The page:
13 comments
AdamSmith2
AdamSmith2

I would argue that your interpretation of the gather provision is incorrect. In that rule it states that a player is allowed the step as they gain control of the ball. However, a player that is already dribbling, by rule, has control of the ball, and therefore does not have the luxury of an extra step while they gain control a second time as they pick up their dribble. This is why the outline of the step allowance in your rule posting occurs after outlining he part about the player receiving the ball, not picking up their dribble.

kevind35okc
kevind35okc

I think that this analysis was not very precise. On the first clip, none of Harden's plays are actually traveling. On the second clip however, the first three clearly are, there's nothing wrong with the fourth one, #5 is traveling again and so is #6. #7 (v. Lakers) is OK and so is the last one.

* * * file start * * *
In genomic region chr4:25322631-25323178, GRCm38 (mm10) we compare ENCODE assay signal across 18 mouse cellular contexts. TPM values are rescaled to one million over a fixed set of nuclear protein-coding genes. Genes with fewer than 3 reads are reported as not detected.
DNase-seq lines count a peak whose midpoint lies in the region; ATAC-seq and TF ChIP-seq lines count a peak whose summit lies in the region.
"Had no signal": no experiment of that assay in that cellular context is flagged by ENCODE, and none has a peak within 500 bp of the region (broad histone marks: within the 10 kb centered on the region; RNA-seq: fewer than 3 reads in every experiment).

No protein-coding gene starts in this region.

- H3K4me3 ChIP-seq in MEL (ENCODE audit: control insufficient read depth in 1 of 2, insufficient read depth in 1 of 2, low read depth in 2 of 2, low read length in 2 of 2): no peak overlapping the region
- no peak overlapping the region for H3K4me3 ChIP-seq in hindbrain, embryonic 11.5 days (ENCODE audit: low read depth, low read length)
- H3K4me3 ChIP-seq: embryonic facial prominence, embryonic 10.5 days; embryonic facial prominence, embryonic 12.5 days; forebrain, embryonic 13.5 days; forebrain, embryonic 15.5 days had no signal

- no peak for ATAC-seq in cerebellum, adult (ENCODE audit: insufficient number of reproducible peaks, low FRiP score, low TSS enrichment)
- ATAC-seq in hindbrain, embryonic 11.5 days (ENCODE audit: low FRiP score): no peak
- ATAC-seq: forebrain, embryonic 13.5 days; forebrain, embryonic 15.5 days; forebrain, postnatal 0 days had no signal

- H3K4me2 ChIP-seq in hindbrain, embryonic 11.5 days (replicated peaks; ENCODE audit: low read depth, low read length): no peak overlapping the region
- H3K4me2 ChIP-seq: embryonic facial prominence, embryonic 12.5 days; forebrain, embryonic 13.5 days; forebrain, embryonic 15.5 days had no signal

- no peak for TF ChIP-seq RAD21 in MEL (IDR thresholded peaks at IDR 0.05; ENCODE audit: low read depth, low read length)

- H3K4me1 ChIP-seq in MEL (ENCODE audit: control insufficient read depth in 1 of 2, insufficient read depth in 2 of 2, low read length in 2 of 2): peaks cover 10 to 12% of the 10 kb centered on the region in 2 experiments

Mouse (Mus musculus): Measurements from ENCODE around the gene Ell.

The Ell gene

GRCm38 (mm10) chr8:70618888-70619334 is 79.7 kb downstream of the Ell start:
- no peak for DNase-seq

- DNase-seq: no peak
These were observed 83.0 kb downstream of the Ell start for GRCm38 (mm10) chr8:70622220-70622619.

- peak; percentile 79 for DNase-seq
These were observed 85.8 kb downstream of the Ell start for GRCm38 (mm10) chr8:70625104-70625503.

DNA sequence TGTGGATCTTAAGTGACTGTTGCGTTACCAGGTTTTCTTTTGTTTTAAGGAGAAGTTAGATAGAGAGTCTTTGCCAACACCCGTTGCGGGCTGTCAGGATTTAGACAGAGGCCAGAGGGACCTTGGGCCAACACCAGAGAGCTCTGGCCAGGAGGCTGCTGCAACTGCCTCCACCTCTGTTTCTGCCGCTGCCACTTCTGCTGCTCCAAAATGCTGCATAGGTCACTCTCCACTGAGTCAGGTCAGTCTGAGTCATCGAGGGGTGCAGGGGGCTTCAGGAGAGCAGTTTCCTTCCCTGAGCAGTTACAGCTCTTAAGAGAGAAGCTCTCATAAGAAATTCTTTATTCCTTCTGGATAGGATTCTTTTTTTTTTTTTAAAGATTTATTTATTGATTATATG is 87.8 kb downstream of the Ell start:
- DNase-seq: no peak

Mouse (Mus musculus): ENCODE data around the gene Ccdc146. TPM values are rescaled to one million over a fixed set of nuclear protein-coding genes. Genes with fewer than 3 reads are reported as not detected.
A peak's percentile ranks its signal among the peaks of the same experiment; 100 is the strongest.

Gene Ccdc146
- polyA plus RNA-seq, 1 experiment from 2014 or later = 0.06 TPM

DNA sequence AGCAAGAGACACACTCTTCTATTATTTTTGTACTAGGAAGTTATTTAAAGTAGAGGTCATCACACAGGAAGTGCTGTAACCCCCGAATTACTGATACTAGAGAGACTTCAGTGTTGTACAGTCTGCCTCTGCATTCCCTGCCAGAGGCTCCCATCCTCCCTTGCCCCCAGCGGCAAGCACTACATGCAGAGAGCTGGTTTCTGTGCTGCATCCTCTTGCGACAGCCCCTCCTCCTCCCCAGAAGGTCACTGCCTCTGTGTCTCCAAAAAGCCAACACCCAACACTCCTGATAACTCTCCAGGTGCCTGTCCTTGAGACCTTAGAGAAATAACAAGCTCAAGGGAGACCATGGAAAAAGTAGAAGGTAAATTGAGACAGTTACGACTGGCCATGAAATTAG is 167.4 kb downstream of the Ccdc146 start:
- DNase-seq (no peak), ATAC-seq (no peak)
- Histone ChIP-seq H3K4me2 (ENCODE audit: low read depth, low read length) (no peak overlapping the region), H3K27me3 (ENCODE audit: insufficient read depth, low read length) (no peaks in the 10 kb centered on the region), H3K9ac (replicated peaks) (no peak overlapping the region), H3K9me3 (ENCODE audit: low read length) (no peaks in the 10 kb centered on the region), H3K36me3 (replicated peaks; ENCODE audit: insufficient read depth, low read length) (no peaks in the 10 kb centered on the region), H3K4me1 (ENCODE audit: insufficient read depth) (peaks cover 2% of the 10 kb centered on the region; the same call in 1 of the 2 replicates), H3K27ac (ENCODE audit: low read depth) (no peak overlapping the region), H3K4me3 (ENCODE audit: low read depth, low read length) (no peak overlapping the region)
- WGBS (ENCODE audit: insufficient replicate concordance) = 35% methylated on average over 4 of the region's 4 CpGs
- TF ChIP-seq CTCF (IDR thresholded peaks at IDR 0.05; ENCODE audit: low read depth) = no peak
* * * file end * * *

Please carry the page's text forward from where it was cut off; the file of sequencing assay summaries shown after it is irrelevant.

Harden always takes 3 steps after his crossover dribble. He does this move every time he travels in the second clip, except for the play #6 (the eurostep). However, many people get away with this move - Kevin Durant does the same move all the time and many other players too and it never gets called, eventhough there's clearly 3 steps taken and the moment of gathering the ball is not really questionable, since the player catches the ball at the same time as he is placing his foot on the ground when making a crossover dribble.